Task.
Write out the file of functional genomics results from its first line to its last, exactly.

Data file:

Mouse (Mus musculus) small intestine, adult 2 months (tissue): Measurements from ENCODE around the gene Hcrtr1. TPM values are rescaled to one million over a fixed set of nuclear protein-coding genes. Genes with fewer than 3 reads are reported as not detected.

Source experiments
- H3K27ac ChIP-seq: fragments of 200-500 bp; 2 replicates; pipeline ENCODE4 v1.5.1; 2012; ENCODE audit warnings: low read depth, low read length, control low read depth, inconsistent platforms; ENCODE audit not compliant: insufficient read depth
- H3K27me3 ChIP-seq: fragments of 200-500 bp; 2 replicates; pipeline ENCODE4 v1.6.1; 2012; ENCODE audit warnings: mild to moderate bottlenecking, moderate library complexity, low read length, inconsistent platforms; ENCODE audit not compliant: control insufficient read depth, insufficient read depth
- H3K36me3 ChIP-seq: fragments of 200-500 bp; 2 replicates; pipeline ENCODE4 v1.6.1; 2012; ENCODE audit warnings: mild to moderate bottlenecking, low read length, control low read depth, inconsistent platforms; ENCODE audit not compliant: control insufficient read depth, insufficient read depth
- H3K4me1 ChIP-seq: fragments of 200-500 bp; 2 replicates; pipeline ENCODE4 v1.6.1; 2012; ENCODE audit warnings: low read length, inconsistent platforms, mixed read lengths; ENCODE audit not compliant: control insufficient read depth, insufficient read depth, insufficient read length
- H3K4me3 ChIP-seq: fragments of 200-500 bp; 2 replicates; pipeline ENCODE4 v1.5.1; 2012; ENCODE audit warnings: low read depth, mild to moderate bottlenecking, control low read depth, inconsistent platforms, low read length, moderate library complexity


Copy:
Mouse (Mus musculus) small intestine, adult 2 months (tissue): Measurements from ENCODE around the gene Hcrtr1. TPM values are rescaled to one million over a fixed set of nuclear protein-coding genes. Genes with fewer than 3 reads are reported as not detected.

Source experiments
- H3K27ac ChIP-seq: fragments of 200-500 bp; 2 replicates; pipeline ENCODE4 v1.5.1; 2012; ENCODE audit warnings: low read depth, low read length, control low read depth, inconsistent platforms; ENCODE audit not compliant: insufficient read depth
- H3K27me3 ChIP-seq: fragments of 200-500 bp; 2 replicates; pipeline ENCODE4 v1.6.1; 2012; ENCODE audit warnings: mild to moderate bottlenecking, moderate library complexity, low read length, inconsistent platforms; ENCODE audit not compliant: control insufficient read depth, insufficient read depth
- H3K36me3 ChIP-seq: fragments of 200-500 bp; 2 replicates; pipeline ENCODE4 v1.6.1; 2012; ENCODE audit warnings: mild to moderate bottlenecking, low read length, control low read depth, inconsistent platforms; ENCODE audit not compliant: control insufficient read depth, insufficient read depth
- H3K4me1 ChIP-seq: fragments of 200-500 bp; 2 replicates; pipeline ENCODE4 v1.6.1; 2012; ENCODE audit warnings: low read length, inconsistent platforms, mixed read lengths; ENCODE audit not compliant: control insufficient read depth, insufficient read depth, insufficient read length
- H3K4me3 ChIP-seq: fragments of 200-500 bp; 2 replicates; pipeline ENCODE4 v1.5.1; 2012; ENCODE audit warnings: low read depth, mild to moderate bottlenecking, control low read depth, inconsistent platforms, low read length, moderate library complexity